Wednesday, July 27, 2011

Level Up

Synchronicity abounds!

Just yesterday I put my copy of A Dance with Dragons aside to watch the trailer for The Knights of Badassdom.

Tyrion Lannister is back as a POV character (Huzzah! the only Westerosi with a sense of humor) and I was happy to see Peter Dinklage show up in chain mail as a LARPer.

But, of course, we have Gary Gygax, the co-founder of D&D and creator of Gen Con, largely to thank for the fact that LARPing is now part of the mainstream. Today (July 27) is Gary Gygax's birthday, and my pal Ethan Gilsdorf has the lowdown on the planned memorial statue in Gygax's honor in Lake Geneva, WI.

Friday, July 15, 2011

Tales from the Library, Part 3

A non-robot snippet from my current research project...

I recently came across the story of the death of Gerard, bishop of Hereford and then Archbishop of York. He was suspected by his congregation at York of being a necromancer, on account of the fact that he would spend part of every afternoon reading a book of astrology (the Mathesis of Julius Firmicus). One day, feeling unwell, he dismissed his servants and went into his garden to get some relief. His servants later found him dead with the book of astrology under his pillow. The canons at York were so enraged by the un-Christian practices of their archbishop that they refused to allow him to be buried in York Minster, and "would hardly suffer a lowly clod of earth to be thrown on him outside the gates."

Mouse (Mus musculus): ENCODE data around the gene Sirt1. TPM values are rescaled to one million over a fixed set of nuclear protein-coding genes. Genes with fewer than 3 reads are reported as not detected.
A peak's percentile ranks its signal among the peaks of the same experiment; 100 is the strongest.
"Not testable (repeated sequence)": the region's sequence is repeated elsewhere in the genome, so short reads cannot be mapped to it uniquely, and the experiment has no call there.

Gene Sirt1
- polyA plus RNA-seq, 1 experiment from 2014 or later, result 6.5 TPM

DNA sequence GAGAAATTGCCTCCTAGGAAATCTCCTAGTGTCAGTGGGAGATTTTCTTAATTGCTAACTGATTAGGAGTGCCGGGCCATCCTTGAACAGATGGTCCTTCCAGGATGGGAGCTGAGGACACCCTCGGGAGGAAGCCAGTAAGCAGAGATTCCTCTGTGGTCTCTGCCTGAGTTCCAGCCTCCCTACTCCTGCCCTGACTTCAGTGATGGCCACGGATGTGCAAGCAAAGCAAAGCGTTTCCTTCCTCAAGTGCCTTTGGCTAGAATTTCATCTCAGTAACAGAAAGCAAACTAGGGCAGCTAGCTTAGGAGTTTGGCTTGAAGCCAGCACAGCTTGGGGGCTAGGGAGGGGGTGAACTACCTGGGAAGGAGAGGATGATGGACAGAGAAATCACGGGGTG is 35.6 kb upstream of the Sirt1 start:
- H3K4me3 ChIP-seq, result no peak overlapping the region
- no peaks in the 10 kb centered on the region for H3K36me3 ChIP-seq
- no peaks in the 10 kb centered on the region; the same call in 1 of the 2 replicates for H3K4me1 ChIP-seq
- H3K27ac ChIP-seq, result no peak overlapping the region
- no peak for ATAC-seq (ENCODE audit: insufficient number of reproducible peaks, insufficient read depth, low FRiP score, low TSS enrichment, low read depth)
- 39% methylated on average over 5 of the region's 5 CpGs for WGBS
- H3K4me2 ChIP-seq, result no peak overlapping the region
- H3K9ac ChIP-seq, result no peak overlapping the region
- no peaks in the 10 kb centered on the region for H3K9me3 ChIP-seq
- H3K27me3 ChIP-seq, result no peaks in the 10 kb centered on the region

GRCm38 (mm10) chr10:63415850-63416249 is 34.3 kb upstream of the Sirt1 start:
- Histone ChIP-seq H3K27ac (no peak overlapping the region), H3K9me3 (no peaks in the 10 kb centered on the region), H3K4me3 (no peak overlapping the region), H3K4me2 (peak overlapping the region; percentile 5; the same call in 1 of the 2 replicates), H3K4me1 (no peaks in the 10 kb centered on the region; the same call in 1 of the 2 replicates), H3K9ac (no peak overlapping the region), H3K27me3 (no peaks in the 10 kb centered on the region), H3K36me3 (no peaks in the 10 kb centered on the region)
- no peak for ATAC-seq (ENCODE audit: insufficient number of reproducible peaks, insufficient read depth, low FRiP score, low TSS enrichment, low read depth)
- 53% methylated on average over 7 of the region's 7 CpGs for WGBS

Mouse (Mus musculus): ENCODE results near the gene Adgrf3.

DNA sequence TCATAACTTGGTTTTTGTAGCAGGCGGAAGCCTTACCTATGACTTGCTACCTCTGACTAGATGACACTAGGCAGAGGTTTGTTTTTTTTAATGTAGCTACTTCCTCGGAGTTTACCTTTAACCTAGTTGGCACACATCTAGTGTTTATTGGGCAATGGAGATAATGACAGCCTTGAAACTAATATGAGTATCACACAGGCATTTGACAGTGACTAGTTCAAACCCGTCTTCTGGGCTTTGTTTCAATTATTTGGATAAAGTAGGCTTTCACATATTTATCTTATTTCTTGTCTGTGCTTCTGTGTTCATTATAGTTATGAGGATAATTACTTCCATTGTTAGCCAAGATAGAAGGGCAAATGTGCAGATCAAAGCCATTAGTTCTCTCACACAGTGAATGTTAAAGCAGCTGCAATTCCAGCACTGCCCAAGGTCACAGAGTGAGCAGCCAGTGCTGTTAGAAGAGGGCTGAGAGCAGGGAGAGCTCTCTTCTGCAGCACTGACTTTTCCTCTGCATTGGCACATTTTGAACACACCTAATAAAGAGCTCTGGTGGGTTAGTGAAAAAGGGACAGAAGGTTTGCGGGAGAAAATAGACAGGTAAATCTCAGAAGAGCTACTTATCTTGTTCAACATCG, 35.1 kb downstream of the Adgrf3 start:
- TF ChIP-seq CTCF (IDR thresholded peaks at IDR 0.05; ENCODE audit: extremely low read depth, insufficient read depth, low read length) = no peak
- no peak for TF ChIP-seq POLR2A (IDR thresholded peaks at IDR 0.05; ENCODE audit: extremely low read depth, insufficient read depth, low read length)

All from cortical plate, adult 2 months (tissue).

Mathesis was written in the middle of the fourth century, and it circulated throughout the Middle Ages. There was a flurry of interest in astral science (astronomy and astrology) right around Gerard's lifetime, and most of the activity in England was in Hereford and its environs. But I guess the Good News of the Mathesis hadn't yet penetrated into the north...

Tuesday, July 5, 2011

Investiture Controversy Redux

The state-controlled Catholic Church in China recently appointed its second bishop (the first was in November)...without the consent of Pope Benedict XVI.

The last time this became a big deal was in the late eleventh century, when the Holy Roman Emperor and the Pope went eyeball-to-eyeball over who had the authority to invest bishops (among others) with their sacred authority. The HRE accused the pope of being a false monk and a traitor; the Pope accused the HRE of being corrupt and unfit to rule, and encouraged the emperor's subjects to revolt. And then shit got real: Barefoot pilgrimages in the Alps, penance, excommunication, anathema, damnation, accusations of devil-worship, secular revolt, martyrdom, and much, much more.

This time, the rhetorical salvos* have already begun: Benedict XVI is "deeply saddened" by the "violation of the norm of can. 1382 of the Code of Canon Law," and that the "consecrating Bishops have exposed themselves [sic, and /smirk/--.ed] to the grave canonical sanctions laid down by the law of the Church."

Let's pull up our chairs and watch the next round of "Quien Es Más Macho: El Papa o Los Otros?"

*Via Twitter. That's right, Ben16 is sending out tweets.